June 06, 2017
We know that zero transparency results in zero accountability in supply chains. Dispersed global supplies chains, without transparency, facilitates passing the buck on the human rights and worker safety.
Fashion Revolution, an organization born, like The Human Thread, after the Rana Plaza disaster, is doing great work in popularizing concern about human rights and worker safety in the garment industry. Recently, Fashion Revolution released its “Fashion Transparency Index 2017,” which reviews and ranks 100 of the biggest global fashion and apparel brands and retailers according to how much information they disclose about their suppliers, supply chain policies and practices, and social and environmental impact. This tool is a useful assessment of how various brands are doing.
You can view the document here.
June 06, 2016
The Solidaridad Network released a new report yesterday (June 7th) ranking brands for their sustainability practices with cotton. The results are disappointing.
On a scale of 19.5 possible points, IKEA scored the best at 12.00. C&A scored a 9.0, as did H&M. Adidas followed with a 7.75, while Nike (6.75), M&S (5.5), VF Corporation (3.25), and Kering (3) round out those that scored at all. Another 29 companies, including Macy’s, Walmart, the GAP, Dillard’s, J.C. Penney, Nordstrom, and TJX, appear to employ no sustainable cotton practices.
The research and scoring was performed by Rank a Brand, which assessed three areas: policy, sourcing and use, and traceability. Most points were available for sourcing and use with companies assessed according to volumes used from Better Cotton, Cotton made in Africa, Organic, and Fairtrade – the four standards judged to be sustainable for the purposes of the report.
While the results are disappointing, we here at The Human Thread think that this report is important work that can change the way cotton is sourced. When we reached out to Isabelle Roger, senior manager of Solidaridad’s cotton program, she said:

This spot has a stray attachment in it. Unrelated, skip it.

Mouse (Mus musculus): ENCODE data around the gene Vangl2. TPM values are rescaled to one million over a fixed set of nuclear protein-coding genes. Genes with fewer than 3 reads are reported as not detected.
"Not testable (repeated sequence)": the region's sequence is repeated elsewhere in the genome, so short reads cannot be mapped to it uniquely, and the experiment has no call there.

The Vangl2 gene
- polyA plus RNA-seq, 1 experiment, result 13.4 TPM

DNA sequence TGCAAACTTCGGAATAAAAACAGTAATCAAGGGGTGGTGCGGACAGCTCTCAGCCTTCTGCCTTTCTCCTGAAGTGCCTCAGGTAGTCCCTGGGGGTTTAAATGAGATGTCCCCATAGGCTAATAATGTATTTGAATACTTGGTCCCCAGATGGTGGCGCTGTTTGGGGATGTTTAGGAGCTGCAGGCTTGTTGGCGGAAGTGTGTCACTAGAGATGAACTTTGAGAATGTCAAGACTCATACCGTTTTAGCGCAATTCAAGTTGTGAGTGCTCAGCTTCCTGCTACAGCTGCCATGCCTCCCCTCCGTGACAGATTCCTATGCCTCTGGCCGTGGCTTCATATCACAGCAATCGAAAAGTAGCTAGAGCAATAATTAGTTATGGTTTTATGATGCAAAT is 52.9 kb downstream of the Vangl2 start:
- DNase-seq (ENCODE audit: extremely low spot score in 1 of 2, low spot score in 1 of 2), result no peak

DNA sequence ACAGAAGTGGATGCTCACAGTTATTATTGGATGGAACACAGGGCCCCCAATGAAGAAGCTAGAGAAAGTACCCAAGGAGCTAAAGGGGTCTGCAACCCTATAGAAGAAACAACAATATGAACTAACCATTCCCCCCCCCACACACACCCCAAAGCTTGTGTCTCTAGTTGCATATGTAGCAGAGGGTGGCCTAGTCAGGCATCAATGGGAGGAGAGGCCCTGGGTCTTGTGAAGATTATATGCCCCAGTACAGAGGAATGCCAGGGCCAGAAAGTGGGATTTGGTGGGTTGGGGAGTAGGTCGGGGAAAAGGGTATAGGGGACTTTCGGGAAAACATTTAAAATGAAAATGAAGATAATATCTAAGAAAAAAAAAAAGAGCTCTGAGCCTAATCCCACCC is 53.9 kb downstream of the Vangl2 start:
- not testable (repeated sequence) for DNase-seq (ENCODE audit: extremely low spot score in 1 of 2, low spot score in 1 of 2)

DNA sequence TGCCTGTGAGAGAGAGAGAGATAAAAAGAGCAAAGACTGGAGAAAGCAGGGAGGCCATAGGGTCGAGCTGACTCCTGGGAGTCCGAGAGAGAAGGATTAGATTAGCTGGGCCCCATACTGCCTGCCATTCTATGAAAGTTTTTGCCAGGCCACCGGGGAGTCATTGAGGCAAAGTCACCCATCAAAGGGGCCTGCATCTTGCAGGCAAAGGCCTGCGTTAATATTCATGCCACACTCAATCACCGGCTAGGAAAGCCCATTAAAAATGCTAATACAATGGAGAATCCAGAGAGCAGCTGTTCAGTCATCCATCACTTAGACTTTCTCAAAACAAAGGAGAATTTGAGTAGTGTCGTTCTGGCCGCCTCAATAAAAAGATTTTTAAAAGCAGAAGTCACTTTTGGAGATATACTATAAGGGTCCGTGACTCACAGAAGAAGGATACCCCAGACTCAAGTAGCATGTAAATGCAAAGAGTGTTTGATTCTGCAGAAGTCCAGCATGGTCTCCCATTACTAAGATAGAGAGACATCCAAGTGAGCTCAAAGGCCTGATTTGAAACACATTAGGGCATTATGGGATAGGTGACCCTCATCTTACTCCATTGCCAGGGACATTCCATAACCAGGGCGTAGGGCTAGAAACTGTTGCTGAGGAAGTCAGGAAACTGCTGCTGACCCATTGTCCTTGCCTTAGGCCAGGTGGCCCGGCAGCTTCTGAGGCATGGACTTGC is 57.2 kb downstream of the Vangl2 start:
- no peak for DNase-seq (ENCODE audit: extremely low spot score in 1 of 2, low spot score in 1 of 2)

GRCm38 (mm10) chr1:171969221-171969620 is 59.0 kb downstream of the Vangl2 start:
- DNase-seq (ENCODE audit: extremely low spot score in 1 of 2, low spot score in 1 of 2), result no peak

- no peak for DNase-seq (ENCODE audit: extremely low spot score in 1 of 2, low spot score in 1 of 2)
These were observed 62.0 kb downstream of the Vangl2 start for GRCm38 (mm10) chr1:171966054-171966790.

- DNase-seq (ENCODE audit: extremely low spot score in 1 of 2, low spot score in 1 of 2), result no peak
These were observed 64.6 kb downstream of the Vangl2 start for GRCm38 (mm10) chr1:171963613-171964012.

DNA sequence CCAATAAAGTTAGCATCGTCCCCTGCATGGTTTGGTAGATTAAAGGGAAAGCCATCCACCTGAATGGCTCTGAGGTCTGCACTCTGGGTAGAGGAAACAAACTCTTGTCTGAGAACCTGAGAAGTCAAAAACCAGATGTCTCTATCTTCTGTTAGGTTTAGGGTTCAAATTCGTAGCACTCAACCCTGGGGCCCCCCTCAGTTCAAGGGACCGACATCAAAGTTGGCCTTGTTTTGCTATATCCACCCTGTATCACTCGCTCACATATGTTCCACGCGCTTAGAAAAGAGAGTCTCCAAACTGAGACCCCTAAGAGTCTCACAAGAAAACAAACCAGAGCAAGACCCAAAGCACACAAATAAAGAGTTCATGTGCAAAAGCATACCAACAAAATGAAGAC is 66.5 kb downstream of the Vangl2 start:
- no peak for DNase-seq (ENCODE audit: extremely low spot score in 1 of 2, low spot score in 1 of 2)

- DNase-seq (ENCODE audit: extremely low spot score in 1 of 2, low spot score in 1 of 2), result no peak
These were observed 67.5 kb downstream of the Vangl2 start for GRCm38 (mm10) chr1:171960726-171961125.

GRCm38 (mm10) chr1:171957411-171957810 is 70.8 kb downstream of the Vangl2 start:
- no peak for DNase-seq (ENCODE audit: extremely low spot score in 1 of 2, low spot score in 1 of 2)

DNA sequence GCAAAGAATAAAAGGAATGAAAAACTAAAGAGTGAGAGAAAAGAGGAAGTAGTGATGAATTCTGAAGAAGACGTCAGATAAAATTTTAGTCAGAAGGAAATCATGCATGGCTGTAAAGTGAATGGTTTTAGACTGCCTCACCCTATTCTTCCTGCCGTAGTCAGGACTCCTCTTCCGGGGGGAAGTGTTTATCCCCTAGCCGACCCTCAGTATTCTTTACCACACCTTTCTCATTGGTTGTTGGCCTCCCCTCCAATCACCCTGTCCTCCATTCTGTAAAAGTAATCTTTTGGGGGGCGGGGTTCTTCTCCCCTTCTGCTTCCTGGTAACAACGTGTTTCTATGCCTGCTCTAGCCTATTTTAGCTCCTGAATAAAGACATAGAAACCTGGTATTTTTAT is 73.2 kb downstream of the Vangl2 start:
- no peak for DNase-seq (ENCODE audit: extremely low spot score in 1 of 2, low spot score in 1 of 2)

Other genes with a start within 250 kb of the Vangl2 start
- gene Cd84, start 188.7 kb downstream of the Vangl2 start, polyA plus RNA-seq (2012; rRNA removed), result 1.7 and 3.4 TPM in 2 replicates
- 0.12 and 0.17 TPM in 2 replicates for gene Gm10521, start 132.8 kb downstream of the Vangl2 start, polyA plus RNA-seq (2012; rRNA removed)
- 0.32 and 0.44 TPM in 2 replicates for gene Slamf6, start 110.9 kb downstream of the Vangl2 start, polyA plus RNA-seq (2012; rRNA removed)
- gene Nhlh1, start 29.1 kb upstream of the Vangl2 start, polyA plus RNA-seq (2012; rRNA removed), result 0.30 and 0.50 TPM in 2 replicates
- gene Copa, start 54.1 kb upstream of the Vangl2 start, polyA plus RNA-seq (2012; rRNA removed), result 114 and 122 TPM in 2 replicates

“It’s clear that just a few leading companies are doing the heavy lifting on sourcing sustainable cotton. For the cotton sector as a whole to become sustainable, all other major companies will need to get on board and we hope that next year we will be able to report better scores.”
Letting brands know that the consumer is paying attention will help nudge them to making necessary changes in cotton sourcing. It also puts in practice the words of Pope Francis in Laudato Si’:
A change in lifestyle could bring healthy pressure to bear on those who wield political, economic and social power. This is what consumer movements accomplish by boycotting certain products. They prove successful in changing the way businesses operate, forcing them to consider their environmental footprint and their patterns of production. When social pressure affects their earnings, businesses clearly have to find ways to produce differently. This shows us the great need for a sense of social responsibility on the part of consumers. “Purchasing is always a moral – and not simply economic – act”. Today, in a word, “the issue of environmental degradation challenges us to examine our lifestyle”.[#206]
As consumers, like it or not, we vote with our dollars. Every purchase has moral consequences. Make sure that retailers know that you, as a consumer care, about the conditions in the fields where the cotton was grown and within the factory where the garment was made.
Solidaridad Network’s summary of the report is found here: http://www.solidaridadnetwork.org/news/top-brands-failing-on-cotton-sustainability. The full report can be found here: http://www.solidaridadnetwork.org/sites/solidaridadnetwork.org/files/publications/Cotton%20Ranking%20Report%20-%20June%202016_0.pdf